Fast-food packaging made from discarded corn husk designed for the circular economy
An unsustainable packaging system where embodied energy of raw resources is mostly lost to incineration and landfill - it is simply not economic for large companies to reuse the materials from FMCP packaging.
Proposed Circular Model
An improved system where no energy is lost and circularity is achieved from corn farm all the way to end-of-life. The flow of money is considered closely as this will ultimately determine the success of sustainable packaging in modern society.
The Current Linear Model
The Design Process
Finding out consumer habits with some clever user research. The picture here is an exercise where a subject would be given an assortment of McDonald's packaging and told to sort them into the correct bins under time pressure. We also explored different stakeholders by visiting a recycling plant and talking to McDonald's employees. Data was subsequently plotted and analysed, and an experience map was created.
Our research concluded that recycling is not working, along with many other insights. Therefore we generated ideas that allowed embodied energy to be recaptured without traditional recycling techniques. We also wanted to capture a waste product in the current fast food system and reuse that as a material. We chose corn husk.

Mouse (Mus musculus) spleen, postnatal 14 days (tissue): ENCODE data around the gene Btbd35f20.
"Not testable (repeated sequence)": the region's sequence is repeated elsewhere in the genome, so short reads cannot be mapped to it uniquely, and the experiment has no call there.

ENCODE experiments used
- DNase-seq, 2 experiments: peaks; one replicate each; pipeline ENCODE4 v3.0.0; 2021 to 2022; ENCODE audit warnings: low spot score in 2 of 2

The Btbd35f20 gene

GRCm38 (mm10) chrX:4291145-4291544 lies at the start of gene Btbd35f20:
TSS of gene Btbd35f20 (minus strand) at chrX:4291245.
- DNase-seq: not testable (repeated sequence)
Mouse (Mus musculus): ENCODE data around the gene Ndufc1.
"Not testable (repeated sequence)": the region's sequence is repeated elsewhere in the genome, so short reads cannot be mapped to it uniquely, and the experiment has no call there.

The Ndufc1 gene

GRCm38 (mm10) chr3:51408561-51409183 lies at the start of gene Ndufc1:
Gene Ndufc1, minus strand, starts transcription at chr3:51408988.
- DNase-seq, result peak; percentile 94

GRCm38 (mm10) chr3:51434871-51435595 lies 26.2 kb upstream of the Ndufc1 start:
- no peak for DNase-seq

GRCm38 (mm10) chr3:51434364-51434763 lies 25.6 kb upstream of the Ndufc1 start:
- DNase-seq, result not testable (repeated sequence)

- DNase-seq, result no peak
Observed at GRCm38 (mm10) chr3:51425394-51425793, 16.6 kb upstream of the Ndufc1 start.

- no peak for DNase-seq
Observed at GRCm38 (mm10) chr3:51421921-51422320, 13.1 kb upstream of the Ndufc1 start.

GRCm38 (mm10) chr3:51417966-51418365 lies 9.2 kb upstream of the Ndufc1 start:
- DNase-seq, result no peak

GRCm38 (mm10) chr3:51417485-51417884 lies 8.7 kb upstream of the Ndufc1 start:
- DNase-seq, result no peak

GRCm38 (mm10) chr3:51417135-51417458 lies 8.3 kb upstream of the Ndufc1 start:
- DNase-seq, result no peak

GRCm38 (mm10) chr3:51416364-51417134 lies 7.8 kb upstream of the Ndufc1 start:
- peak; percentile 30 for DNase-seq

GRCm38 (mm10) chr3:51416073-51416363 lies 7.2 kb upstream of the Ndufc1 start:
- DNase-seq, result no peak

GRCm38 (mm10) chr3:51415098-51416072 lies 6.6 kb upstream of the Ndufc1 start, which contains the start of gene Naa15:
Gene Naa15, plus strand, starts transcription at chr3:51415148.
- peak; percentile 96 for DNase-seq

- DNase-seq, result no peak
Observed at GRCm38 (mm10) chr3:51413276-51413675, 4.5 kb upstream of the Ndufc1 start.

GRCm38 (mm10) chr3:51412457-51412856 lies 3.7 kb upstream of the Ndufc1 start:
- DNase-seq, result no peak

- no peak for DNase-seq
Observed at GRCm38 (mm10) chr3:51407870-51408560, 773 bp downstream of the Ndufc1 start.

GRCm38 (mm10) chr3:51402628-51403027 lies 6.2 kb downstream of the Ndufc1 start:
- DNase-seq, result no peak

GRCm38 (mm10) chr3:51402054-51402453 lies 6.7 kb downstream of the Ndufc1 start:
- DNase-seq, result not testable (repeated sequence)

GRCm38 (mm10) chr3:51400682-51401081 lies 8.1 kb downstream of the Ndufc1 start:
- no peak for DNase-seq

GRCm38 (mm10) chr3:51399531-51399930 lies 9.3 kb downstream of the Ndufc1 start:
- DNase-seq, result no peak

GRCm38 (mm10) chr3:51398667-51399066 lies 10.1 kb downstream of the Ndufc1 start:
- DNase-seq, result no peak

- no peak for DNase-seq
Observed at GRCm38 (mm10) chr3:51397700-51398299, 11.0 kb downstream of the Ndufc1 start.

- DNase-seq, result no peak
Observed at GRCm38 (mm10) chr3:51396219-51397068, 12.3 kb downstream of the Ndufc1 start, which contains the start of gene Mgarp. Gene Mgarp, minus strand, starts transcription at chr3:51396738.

To prove our concept the team of 3 agreed that a physical prototype was necessary. We purchased dried corn husk, and using papermaking techniques, made a burger box, chip box, drinks cup, and straw which all functioned to specification. These were taken to McDonald's and tested with users to gain further insight on their opinion of the problem and this particular solution: many were intrigued and excited.
A short film intended to be the Kickstarter video that would both explain our system and excite potential users/investors in a creative way that they wouldn't forget.